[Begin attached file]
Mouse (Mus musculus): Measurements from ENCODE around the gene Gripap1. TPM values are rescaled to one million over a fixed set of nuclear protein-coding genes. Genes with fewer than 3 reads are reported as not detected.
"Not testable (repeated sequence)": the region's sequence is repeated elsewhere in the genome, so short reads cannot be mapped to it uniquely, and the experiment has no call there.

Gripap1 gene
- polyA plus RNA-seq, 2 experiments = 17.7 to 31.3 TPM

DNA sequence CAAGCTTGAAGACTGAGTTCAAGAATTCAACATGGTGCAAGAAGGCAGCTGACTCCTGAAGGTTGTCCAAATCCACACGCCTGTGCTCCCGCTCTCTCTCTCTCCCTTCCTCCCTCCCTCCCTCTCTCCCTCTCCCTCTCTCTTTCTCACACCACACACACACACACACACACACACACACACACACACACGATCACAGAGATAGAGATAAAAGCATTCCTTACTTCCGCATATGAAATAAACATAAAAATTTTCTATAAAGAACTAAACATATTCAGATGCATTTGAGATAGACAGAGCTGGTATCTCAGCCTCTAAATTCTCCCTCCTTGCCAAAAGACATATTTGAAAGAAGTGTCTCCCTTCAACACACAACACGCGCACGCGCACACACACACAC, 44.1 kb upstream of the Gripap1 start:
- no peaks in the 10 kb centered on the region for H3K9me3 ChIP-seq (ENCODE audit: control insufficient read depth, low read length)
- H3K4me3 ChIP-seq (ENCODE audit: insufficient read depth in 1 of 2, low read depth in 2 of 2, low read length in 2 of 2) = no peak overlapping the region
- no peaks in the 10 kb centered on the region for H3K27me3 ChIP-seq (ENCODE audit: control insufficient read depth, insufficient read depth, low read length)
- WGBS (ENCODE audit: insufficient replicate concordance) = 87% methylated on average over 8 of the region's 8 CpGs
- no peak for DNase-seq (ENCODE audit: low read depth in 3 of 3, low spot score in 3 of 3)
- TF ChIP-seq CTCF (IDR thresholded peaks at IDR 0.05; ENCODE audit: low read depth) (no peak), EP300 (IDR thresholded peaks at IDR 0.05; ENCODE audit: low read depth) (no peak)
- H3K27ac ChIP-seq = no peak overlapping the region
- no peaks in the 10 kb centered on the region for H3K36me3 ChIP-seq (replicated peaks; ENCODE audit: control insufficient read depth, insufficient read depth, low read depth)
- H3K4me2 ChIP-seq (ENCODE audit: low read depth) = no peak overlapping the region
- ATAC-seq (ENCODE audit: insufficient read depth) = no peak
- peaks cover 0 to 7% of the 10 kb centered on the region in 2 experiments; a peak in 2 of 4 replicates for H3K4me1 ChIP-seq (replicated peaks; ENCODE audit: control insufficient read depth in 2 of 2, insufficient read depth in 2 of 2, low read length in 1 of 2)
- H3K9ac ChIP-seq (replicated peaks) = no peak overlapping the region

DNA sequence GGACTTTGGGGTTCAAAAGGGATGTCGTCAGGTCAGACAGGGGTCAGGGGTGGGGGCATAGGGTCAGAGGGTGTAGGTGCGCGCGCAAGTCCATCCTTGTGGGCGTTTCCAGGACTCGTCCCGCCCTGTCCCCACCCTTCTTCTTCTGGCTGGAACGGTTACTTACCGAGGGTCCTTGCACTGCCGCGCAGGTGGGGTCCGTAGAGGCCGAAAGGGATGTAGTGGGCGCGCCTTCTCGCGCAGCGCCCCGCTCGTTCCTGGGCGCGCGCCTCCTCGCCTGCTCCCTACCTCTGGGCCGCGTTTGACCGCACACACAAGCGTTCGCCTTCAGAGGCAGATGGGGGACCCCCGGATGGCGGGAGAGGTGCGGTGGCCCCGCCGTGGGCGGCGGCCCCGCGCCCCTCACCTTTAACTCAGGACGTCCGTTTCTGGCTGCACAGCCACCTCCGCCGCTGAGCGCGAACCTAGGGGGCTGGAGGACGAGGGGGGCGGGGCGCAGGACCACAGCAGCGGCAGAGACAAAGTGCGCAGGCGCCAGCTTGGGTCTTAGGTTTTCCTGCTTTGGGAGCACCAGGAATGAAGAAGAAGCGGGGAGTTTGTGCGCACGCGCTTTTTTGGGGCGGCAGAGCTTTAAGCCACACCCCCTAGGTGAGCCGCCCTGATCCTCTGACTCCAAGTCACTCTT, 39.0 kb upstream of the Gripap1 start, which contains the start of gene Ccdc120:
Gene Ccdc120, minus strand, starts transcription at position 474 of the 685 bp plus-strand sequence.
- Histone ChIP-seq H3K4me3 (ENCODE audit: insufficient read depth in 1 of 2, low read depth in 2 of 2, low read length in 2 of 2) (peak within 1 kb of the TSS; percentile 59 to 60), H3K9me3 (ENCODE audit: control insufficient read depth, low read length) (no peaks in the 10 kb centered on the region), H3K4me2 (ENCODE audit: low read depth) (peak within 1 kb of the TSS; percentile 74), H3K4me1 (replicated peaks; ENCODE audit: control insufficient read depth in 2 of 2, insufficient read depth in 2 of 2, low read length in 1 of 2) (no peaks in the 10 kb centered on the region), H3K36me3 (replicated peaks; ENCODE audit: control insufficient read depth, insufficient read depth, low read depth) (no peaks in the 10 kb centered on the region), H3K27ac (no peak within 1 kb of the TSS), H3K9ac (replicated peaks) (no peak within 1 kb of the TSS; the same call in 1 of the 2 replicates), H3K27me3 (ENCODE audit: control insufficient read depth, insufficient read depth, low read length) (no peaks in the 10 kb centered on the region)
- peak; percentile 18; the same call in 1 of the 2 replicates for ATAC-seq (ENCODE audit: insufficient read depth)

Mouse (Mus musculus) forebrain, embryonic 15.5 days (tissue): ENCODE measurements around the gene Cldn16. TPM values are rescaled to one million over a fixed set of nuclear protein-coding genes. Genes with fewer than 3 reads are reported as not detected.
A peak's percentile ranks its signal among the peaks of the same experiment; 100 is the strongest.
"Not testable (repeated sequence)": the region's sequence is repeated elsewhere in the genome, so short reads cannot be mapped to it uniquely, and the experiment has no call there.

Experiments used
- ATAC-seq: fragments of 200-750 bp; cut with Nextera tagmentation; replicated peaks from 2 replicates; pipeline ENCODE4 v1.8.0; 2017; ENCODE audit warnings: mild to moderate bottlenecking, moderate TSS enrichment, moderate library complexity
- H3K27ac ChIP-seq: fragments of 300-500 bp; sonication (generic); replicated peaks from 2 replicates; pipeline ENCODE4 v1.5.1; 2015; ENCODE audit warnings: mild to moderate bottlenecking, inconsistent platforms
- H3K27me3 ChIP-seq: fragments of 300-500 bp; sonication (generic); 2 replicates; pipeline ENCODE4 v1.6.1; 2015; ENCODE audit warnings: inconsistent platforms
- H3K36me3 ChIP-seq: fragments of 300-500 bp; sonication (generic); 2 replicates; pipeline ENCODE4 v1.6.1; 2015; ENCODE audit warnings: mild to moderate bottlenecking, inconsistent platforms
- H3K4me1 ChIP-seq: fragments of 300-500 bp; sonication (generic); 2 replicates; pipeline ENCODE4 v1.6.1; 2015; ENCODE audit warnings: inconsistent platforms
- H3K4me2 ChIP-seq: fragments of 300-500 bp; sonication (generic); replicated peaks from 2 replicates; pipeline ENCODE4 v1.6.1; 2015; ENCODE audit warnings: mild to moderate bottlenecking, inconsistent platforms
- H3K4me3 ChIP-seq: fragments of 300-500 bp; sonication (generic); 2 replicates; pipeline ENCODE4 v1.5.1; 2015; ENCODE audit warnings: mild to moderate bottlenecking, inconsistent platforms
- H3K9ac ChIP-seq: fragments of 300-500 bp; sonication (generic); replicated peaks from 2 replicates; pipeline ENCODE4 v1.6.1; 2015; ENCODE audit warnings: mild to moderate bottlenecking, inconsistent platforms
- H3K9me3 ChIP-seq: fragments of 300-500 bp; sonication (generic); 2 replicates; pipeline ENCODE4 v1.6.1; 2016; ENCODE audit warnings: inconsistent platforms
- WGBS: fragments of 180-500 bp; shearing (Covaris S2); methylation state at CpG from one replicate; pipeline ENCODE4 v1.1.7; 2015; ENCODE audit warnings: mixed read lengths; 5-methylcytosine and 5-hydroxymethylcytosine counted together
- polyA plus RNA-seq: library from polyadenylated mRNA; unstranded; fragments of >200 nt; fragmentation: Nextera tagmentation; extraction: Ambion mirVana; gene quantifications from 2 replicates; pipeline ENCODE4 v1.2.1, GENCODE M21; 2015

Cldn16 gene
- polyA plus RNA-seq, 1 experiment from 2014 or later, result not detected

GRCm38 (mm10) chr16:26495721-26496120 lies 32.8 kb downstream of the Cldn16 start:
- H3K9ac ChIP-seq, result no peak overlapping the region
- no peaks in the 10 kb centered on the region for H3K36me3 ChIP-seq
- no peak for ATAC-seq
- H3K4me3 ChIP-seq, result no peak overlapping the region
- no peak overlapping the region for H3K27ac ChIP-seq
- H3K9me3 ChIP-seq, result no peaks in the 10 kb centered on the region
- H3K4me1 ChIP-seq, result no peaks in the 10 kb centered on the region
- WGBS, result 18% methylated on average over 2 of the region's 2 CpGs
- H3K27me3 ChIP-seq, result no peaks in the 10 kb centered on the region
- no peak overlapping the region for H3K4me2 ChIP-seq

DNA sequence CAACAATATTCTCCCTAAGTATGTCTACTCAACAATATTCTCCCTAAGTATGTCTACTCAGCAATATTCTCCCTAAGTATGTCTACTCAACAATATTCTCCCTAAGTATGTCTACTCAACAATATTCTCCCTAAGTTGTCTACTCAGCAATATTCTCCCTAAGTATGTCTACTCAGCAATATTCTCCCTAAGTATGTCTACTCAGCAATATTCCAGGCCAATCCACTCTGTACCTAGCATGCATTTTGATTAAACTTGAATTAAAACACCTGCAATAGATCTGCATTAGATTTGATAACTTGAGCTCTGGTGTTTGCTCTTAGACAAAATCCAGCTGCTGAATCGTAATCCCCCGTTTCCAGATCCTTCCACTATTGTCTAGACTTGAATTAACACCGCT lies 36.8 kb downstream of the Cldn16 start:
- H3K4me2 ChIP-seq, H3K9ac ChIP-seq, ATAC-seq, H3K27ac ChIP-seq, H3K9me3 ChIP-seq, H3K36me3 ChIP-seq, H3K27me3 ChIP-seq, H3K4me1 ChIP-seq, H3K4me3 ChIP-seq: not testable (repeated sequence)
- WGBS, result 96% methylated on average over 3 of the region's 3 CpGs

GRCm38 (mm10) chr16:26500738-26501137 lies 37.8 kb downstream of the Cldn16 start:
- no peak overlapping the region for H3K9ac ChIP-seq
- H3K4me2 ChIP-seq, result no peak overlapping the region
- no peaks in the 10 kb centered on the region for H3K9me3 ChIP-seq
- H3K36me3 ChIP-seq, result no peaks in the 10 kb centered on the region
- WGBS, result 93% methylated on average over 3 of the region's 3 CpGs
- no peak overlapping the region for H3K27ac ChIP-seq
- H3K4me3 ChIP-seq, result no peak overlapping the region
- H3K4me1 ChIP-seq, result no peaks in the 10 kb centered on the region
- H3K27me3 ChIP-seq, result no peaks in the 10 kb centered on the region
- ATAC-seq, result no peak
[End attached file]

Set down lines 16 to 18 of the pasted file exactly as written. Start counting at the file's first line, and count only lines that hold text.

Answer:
- peaks cover 0 to 7% of the 10 kb centered on the region in 2 experiments; a peak in 2 of 4 replicates for H3K4me1 ChIP-seq (replicated peaks; ENCODE audit: control insufficient read depth in 2 of 2, insufficient read depth in 2 of 2, low read length in 1 of 2)
- H3K9ac ChIP-seq (replicated peaks) = no peak overlapping the region

DNA sequence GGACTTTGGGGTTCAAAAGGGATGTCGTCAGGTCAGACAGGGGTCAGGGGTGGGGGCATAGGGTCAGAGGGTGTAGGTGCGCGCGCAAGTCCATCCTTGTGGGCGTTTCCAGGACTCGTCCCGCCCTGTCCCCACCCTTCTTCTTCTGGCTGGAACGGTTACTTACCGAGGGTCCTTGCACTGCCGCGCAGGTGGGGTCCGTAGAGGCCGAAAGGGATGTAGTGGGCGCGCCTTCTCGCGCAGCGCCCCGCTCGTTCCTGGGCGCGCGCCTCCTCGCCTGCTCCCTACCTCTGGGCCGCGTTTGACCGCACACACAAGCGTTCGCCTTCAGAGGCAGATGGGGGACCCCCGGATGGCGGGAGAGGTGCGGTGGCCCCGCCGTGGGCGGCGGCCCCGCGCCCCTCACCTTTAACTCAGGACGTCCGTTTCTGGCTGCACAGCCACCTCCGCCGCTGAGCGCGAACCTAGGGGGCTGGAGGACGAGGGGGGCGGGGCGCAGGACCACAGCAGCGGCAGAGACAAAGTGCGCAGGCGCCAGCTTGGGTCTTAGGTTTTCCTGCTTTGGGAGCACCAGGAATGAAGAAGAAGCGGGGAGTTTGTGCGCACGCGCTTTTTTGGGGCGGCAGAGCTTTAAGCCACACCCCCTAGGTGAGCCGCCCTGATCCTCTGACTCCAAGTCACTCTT, 39.0 kb upstream of the Gripap1 start, which contains the start of gene Ccdc120: